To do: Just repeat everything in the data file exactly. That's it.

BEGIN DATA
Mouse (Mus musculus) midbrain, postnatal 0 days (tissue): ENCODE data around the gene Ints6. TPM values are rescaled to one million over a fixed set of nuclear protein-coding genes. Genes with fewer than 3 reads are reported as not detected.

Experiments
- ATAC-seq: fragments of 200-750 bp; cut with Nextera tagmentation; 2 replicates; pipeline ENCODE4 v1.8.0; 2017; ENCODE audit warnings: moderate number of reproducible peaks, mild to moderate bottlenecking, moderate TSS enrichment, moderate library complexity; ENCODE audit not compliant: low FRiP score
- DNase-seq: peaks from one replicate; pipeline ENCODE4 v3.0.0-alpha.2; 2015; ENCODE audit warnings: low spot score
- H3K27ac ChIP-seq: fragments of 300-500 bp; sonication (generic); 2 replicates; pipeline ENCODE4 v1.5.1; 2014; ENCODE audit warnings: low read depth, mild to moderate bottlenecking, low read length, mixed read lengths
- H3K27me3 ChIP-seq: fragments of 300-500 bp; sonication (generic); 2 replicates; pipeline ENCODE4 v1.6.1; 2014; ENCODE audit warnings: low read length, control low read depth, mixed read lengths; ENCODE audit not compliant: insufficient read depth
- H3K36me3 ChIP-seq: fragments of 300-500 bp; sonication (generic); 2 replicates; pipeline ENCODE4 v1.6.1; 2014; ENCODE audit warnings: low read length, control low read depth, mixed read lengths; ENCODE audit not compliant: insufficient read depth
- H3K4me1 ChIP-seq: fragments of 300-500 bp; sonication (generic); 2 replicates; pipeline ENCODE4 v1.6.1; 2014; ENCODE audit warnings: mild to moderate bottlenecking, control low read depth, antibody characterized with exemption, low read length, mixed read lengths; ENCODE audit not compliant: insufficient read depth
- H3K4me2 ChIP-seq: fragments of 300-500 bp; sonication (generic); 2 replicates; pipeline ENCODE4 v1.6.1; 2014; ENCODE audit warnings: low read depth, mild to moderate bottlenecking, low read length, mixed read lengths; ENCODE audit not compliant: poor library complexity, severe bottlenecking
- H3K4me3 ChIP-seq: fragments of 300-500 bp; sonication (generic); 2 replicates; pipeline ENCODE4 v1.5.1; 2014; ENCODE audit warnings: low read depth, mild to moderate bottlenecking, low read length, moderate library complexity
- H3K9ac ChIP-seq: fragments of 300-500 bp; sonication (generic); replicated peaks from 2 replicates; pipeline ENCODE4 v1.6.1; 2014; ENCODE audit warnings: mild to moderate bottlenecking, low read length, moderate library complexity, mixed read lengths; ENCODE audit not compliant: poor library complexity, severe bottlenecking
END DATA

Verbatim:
Mouse (Mus musculus) midbrain, postnatal 0 days (tissue): ENCODE data around the gene Ints6. TPM values are rescaled to one million over a fixed set of nuclear protein-coding genes. Genes with fewer than 3 reads are reported as not detected.

Experiments
- ATAC-seq: fragments of 200-750 bp; cut with Nextera tagmentation; 2 replicates; pipeline ENCODE4 v1.8.0; 2017; ENCODE audit warnings: moderate number of reproducible peaks, mild to moderate bottlenecking, moderate TSS enrichment, moderate library complexity; ENCODE audit not compliant: low FRiP score
- DNase-seq: peaks from one replicate; pipeline ENCODE4 v3.0.0-alpha.2; 2015; ENCODE audit warnings: low spot score
- H3K27ac ChIP-seq: fragments of 300-500 bp; sonication (generic); 2 replicates; pipeline ENCODE4 v1.5.1; 2014; ENCODE audit warnings: low read depth, mild to moderate bottlenecking, low read length, mixed read lengths
- H3K27me3 ChIP-seq: fragments of 300-500 bp; sonication (generic); 2 replicates; pipeline ENCODE4 v1.6.1; 2014; ENCODE audit warnings: low read length, control low read depth, mixed read lengths; ENCODE audit not compliant: insufficient read depth
- H3K36me3 ChIP-seq: fragments of 300-500 bp; sonication (generic); 2 replicates; pipeline ENCODE4 v1.6.1; 2014; ENCODE audit warnings: low read length, control low read depth, mixed read lengths; ENCODE audit not compliant: insufficient read depth
- H3K4me1 ChIP-seq: fragments of 300-500 bp; sonication (generic); 2 replicates; pipeline ENCODE4 v1.6.1; 2014; ENCODE audit warnings: mild to moderate bottlenecking, control low read depth, antibody characterized with exemption, low read length, mixed read lengths; ENCODE audit not compliant: insufficient read depth
- H3K4me2 ChIP-seq: fragments of 300-500 bp; sonication (generic); 2 replicates; pipeline ENCODE4 v1.6.1; 2014; ENCODE audit warnings: low read depth, mild to moderate bottlenecking, low read length, mixed read lengths; ENCODE audit not compliant: poor library complexity, severe bottlenecking
- H3K4me3 ChIP-seq: fragments of 300-500 bp; sonication (generic); 2 replicates; pipeline ENCODE4 v1.5.1; 2014; ENCODE audit warnings: low read depth, mild to moderate bottlenecking, low read length, moderate library complexity
- H3K9ac ChIP-seq: fragments of 300-500 bp; sonication (generic); replicated peaks from 2 replicates; pipeline ENCODE4 v1.6.1; 2014; ENCODE audit warnings: mild to moderate bottlenecking, low read length, moderate library complexity, mixed read lengths; ENCODE audit not compliant: poor library complexity, severe bottlenecking